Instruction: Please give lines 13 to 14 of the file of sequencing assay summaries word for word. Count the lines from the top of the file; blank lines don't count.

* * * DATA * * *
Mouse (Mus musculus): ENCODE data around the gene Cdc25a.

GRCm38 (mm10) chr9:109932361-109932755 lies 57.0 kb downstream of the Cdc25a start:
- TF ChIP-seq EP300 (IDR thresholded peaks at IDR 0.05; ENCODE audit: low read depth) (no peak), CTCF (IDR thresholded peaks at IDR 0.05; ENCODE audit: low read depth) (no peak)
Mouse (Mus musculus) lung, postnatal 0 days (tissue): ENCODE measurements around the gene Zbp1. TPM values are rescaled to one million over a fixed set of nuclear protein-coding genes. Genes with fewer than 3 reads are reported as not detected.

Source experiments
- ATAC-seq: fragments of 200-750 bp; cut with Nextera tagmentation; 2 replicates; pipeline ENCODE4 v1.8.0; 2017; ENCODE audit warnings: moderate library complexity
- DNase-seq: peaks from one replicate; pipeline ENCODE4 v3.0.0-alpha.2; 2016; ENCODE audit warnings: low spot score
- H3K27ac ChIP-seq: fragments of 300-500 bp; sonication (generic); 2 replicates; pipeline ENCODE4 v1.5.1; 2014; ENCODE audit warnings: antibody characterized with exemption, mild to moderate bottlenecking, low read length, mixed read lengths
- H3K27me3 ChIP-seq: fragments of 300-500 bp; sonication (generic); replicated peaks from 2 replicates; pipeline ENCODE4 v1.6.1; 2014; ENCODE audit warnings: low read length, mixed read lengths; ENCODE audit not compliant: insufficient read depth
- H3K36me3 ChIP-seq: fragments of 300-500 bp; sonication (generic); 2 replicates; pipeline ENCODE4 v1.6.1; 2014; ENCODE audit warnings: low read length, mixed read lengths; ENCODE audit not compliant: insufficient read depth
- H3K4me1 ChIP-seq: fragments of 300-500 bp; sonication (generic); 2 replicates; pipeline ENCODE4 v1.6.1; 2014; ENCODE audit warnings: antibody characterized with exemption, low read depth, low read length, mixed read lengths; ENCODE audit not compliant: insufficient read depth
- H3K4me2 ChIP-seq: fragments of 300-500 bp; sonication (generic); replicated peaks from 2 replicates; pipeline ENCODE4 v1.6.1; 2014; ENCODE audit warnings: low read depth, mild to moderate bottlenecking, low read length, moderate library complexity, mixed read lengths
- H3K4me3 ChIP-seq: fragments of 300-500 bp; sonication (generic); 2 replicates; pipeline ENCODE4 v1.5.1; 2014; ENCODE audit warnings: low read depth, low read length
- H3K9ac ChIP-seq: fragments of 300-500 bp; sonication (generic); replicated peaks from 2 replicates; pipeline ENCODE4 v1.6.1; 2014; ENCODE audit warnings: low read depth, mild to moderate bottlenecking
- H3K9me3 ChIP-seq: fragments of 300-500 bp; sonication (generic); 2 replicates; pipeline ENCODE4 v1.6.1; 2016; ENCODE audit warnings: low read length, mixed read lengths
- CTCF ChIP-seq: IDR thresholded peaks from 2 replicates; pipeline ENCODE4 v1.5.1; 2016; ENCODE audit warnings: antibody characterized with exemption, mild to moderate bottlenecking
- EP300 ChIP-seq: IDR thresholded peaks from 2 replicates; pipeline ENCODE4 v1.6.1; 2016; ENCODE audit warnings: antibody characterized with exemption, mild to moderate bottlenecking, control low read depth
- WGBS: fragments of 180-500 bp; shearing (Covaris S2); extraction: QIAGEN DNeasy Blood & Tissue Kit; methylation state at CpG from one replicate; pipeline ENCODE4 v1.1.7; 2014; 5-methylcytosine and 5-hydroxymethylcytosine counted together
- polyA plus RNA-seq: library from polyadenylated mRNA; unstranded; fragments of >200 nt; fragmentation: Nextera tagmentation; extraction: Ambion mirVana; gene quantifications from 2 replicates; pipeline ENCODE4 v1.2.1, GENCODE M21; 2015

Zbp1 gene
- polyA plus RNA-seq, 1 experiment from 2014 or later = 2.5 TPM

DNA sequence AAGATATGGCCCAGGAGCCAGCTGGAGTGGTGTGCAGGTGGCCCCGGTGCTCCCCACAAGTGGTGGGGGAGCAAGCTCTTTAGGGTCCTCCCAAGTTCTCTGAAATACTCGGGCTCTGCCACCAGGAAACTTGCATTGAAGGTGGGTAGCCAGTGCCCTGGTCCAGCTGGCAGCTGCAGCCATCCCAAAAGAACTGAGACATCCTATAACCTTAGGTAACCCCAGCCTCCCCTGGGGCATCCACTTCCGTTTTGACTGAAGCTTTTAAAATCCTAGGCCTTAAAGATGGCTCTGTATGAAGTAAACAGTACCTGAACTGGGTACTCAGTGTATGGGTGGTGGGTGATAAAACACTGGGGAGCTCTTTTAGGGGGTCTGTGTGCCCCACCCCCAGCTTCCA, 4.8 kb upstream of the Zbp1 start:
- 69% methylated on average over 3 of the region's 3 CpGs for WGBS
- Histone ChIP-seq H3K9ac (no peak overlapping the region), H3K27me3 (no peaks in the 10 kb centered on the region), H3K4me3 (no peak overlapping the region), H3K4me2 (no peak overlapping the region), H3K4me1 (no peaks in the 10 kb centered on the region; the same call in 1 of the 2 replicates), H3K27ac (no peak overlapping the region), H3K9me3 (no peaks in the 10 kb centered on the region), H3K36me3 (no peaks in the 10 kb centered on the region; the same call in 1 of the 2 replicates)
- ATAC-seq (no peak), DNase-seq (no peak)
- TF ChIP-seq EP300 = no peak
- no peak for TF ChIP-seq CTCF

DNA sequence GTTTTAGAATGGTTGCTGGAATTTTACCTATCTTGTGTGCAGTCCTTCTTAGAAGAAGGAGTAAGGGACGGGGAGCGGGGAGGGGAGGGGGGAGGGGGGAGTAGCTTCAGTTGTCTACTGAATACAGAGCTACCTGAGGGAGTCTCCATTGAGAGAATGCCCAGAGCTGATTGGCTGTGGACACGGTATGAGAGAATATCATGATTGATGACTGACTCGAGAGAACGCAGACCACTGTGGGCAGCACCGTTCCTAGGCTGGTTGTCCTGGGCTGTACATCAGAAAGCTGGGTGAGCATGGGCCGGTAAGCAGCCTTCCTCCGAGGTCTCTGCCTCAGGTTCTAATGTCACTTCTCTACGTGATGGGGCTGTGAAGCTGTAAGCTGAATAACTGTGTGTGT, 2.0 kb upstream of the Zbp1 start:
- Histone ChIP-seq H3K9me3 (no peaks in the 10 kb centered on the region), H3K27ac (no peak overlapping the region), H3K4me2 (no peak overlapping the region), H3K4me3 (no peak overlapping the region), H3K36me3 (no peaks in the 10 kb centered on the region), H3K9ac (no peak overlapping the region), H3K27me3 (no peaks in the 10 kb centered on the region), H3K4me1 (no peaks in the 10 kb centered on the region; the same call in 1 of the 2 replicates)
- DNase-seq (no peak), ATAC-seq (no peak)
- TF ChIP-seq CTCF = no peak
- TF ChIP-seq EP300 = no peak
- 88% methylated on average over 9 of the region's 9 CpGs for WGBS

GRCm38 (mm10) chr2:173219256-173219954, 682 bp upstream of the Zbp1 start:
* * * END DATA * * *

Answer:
- H3K4me3 ChIP-seq: fragments of 300-500 bp; sonication (generic); 2 replicates; pipeline ENCODE4 v1.5.1; 2014; ENCODE audit warnings: low read depth, low read length
- H3K9ac ChIP-seq: fragments of 300-500 bp; sonication (generic); replicated peaks from 2 replicates; pipeline ENCODE4 v1.6.1; 2014; ENCODE audit warnings: low read depth, mild to moderate bottlenecking